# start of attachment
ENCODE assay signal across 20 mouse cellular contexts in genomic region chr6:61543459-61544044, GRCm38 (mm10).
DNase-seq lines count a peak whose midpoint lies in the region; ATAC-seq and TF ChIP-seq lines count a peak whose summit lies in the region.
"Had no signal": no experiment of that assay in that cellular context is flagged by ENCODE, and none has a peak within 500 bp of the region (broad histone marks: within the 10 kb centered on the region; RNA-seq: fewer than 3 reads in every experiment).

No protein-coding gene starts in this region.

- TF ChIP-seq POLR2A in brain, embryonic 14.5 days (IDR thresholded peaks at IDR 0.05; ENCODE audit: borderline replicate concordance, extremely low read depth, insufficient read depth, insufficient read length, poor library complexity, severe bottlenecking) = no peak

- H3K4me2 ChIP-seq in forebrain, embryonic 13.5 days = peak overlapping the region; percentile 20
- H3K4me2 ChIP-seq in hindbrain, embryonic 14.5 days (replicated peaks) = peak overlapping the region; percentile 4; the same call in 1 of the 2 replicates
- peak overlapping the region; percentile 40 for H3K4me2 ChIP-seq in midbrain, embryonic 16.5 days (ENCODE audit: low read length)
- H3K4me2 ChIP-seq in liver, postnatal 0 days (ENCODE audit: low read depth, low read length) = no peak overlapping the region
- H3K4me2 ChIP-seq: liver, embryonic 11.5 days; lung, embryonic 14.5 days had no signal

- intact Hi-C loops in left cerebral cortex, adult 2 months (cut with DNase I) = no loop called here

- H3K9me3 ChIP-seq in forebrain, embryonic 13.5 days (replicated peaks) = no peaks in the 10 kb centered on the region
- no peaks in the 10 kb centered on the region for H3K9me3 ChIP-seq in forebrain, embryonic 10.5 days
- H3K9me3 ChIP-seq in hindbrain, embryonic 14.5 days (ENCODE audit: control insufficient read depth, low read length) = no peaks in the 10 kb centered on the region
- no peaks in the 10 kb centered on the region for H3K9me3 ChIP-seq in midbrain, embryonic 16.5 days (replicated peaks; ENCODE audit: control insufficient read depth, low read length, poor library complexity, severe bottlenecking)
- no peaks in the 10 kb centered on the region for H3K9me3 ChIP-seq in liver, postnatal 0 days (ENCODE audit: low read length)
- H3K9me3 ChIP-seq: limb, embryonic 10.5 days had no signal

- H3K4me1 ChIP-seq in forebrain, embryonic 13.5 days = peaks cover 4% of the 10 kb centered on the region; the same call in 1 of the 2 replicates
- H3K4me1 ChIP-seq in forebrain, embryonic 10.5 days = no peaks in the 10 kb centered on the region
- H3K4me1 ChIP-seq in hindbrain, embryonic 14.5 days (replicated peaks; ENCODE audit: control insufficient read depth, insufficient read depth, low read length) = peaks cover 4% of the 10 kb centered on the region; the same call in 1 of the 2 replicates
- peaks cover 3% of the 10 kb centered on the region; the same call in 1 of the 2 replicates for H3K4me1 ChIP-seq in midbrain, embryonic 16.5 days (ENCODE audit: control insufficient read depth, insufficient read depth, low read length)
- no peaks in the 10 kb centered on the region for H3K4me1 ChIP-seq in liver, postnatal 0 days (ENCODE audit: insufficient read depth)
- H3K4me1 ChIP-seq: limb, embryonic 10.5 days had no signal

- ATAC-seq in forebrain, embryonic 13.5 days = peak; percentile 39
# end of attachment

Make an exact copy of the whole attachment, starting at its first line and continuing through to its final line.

ENCODE assay signal across 20 mouse cellular contexts in genomic region chr6:61543459-61544044, GRCm38 (mm10).
DNase-seq lines count a peak whose midpoint lies in the region; ATAC-seq and TF ChIP-seq lines count a peak whose summit lies in the region.
"Had no signal": no experiment of that assay in that cellular context is flagged by ENCODE, and none has a peak within 500 bp of the region (broad histone marks: within the 10 kb centered on the region; RNA-seq: fewer than 3 reads in every experiment).

No protein-coding gene starts in this region.

- TF ChIP-seq POLR2A in brain, embryonic 14.5 days (IDR thresholded peaks at IDR 0.05; ENCODE audit: borderline replicate concordance, extremely low read depth, insufficient read depth, insufficient read length, poor library complexity, severe bottlenecking) = no peak

- H3K4me2 ChIP-seq in forebrain, embryonic 13.5 days = peak overlapping the region; percentile 20
- H3K4me2 ChIP-seq in hindbrain, embryonic 14.5 days (replicated peaks) = peak overlapping the region; percentile 4; the same call in 1 of the 2 replicates
- peak overlapping the region; percentile 40 for H3K4me2 ChIP-seq in midbrain, embryonic 16.5 days (ENCODE audit: low read length)
- H3K4me2 ChIP-seq in liver, postnatal 0 days (ENCODE audit: low read depth, low read length) = no peak overlapping the region
- H3K4me2 ChIP-seq: liver, embryonic 11.5 days; lung, embryonic 14.5 days had no signal

- intact Hi-C loops in left cerebral cortex, adult 2 months (cut with DNase I) = no loop called here

- H3K9me3 ChIP-seq in forebrain, embryonic 13.5 days (replicated peaks) = no peaks in the 10 kb centered on the region
- no peaks in the 10 kb centered on the region for H3K9me3 ChIP-seq in forebrain, embryonic 10.5 days
- H3K9me3 ChIP-seq in hindbrain, embryonic 14.5 days (ENCODE audit: control insufficient read depth, low read length) = no peaks in the 10 kb centered on the region
- no peaks in the 10 kb centered on the region for H3K9me3 ChIP-seq in midbrain, embryonic 16.5 days (replicated peaks; ENCODE audit: control insufficient read depth, low read length, poor library complexity, severe bottlenecking)
- no peaks in the 10 kb centered on the region for H3K9me3 ChIP-seq in liver, postnatal 0 days (ENCODE audit: low read length)
- H3K9me3 ChIP-seq: limb, embryonic 10.5 days had no signal

- H3K4me1 ChIP-seq in forebrain, embryonic 13.5 days = peaks cover 4% of the 10 kb centered on the region; the same call in 1 of the 2 replicates
- H3K4me1 ChIP-seq in forebrain, embryonic 10.5 days = no peaks in the 10 kb centered on the region
- H3K4me1 ChIP-seq in hindbrain, embryonic 14.5 days (replicated peaks; ENCODE audit: control insufficient read depth, insufficient read depth, low read length) = peaks cover 4% of the 10 kb centered on the region; the same call in 1 of the 2 replicates
- peaks cover 3% of the 10 kb centered on the region; the same call in 1 of the 2 replicates for H3K4me1 ChIP-seq in midbrain, embryonic 16.5 days (ENCODE audit: control insufficient read depth, insufficient read depth, low read length)
- no peaks in the 10 kb centered on the region for H3K4me1 ChIP-seq in liver, postnatal 0 days (ENCODE audit: insufficient read depth)
- H3K4me1 ChIP-seq: limb, embryonic 10.5 days had no signal

- ATAC-seq in forebrain, embryonic 13.5 days = peak; percentile 39